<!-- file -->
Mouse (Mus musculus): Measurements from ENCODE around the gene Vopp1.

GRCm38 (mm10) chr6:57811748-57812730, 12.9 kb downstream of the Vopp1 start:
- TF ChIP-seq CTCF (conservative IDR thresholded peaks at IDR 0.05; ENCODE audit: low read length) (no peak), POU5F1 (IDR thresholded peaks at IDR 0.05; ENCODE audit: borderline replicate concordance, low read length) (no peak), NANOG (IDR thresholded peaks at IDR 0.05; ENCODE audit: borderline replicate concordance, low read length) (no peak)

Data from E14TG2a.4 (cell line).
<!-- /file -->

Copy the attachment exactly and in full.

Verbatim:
Mouse (Mus musculus): Measurements from ENCODE around the gene Vopp1.

GRCm38 (mm10) chr6:57811748-57812730, 12.9 kb downstream of the Vopp1 start:
- TF ChIP-seq CTCF (conservative IDR thresholded peaks at IDR 0.05; ENCODE audit: low read length) (no peak), POU5F1 (IDR thresholded peaks at IDR 0.05; ENCODE audit: borderline replicate concordance, low read length) (no peak), NANOG (IDR thresholded peaks at IDR 0.05; ENCODE audit: borderline replicate concordance, low read length) (no peak)

Data from E14TG2a.4 (cell line).